This brings us to another thing the show does well. Relationships. Nikita and Michael's relationship has such a mature and adult foundation to it. While other primetime shows, about supposed adult characters, devote entire seasons to courtships that get derailed by teenage-esque indecision and a low level of emotional maturity by all involved, Nikita and Michael are written like adults. Their relationship doesn't consume the whole show and the one time it looked like a love triangle may form with the introduction of one of Michael's ex, who unbenknownst to him had his child, the story took a decidedly more mature turn. Craig Silverstein presented the story in such a way that it was grounded in the season's main theme of family and home, taking Michael on a journey that allowed him to experience what a conventional family would be like, before ultimately leading him back into Nikita's fold, stronger than ever. And while that arc gave the writers the chance to explore Michael's character more, the arc also worked by reaffirming Nikita's status as a selfless hero. At no point was Nikita going to let her feelings for Michael get in the way of him having a relationship with his kid and she went above and beyond the call of duty to facilitate this for him. And at no point while spending time away from Nikita did Michael lose sight of her safety. This is the way to do a "love triangle." No one was indecisive, selfish or flakey and everyone came out of it as characters you were rooting for. Instead of tearing apart a relationship to the point the viewer wasn't sure why they should be together, it strengthened it to the point that people who may have been apathetic to the pairing before could now understand it. Going forward it seems likely there will be more friction in this relationship, but based on the precedent set in season two, this friction will be about Nikita and Michael's different attitudes towards saving Division and the resolution will likely be just as mature as their relationship has been to this point.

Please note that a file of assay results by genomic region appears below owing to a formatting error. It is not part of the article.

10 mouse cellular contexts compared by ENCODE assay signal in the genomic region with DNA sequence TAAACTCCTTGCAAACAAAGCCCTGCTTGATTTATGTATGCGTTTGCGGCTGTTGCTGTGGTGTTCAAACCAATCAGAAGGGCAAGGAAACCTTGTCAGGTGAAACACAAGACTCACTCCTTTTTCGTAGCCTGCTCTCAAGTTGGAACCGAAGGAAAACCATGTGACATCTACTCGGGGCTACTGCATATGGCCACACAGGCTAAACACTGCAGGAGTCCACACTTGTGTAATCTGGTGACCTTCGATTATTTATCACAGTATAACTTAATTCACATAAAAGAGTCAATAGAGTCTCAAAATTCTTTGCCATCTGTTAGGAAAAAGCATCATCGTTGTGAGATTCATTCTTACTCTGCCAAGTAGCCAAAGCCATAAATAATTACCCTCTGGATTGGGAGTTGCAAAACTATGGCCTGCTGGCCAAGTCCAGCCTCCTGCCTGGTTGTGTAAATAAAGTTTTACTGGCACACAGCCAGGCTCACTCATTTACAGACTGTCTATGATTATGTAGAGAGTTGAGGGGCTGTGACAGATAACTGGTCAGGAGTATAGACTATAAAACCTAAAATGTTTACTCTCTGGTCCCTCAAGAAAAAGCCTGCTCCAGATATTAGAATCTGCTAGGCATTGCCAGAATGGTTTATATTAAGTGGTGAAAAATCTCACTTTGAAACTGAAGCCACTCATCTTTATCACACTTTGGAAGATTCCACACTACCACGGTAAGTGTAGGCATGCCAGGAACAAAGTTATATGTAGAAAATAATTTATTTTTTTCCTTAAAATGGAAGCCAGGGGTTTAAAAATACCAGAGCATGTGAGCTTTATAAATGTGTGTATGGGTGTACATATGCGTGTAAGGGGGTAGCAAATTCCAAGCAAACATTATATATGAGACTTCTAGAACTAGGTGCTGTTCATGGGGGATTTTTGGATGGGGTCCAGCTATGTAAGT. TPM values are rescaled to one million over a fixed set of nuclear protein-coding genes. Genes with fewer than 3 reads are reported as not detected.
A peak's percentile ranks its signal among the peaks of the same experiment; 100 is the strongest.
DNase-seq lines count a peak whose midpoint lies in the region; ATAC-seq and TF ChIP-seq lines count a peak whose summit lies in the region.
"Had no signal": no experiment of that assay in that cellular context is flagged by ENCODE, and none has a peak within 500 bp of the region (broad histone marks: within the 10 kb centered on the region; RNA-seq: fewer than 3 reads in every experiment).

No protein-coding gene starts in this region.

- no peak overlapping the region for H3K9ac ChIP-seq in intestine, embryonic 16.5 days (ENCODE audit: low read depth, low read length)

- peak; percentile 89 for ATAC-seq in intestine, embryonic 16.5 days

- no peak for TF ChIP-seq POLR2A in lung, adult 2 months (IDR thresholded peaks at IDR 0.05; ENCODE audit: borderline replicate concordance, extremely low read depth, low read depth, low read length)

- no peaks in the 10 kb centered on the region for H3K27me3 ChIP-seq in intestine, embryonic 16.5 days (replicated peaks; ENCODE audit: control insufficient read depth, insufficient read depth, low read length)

And no discussion of Nikita can be complete without mentioning Xander Berkeley and Melinda Clarke's work as the show's villains Percy and Amanda. At odds for most of season two, their scenes together were some of the most entertaining of the season. There's something about seeing two sociopaths bicker that always makes for good television and this was no exception. Percy died in the finale, defeated by his own hubris and misjudging how much Nikita's hatred of him outweighed her need to save the world -- after all, it was only a few episodes prior where flashbacks revealed Percy telling Nikita she has evil in her. Meanwhile, it was Amanda's compassion towards Nikita that led to her defeat. This is ironic as earlier in the season Percy insisted Amanda was the psychopathic one of the two of them -- yet Percy was the one who was bested by his own narcissistic tendencies, while it was Amanda's humanity that led to her temporary exile. If Amanda's last scene of the season is any indication, it appears humanity isn't something that's going to bother her next season. Throughout season two, Amanda found herself on the losing end of confrontations with Percy, Alex and Nikita and after her fall from grace she looks set to scorch the earth in her wake.

It is for these reasons the prior seasons of Nikita have offered some of the very best hours of network television in the last few years. Nikita is a show that unfortunately took a few episodes of its first season to hit its stride and as a result it's not getting nearly as much critical praise as it should. Those watching, however, know it's more than a genre show on the netlet that brought us Gossip Girl (don't get me wrong, I like Gossip Girl ) and if the last two seasons were any indication of what's to come next year we should be eternally grateful to the CW for the small miracle that was the third season pick-up. After all, who doesn't want to see Melinda Clarke destroy everything in sight?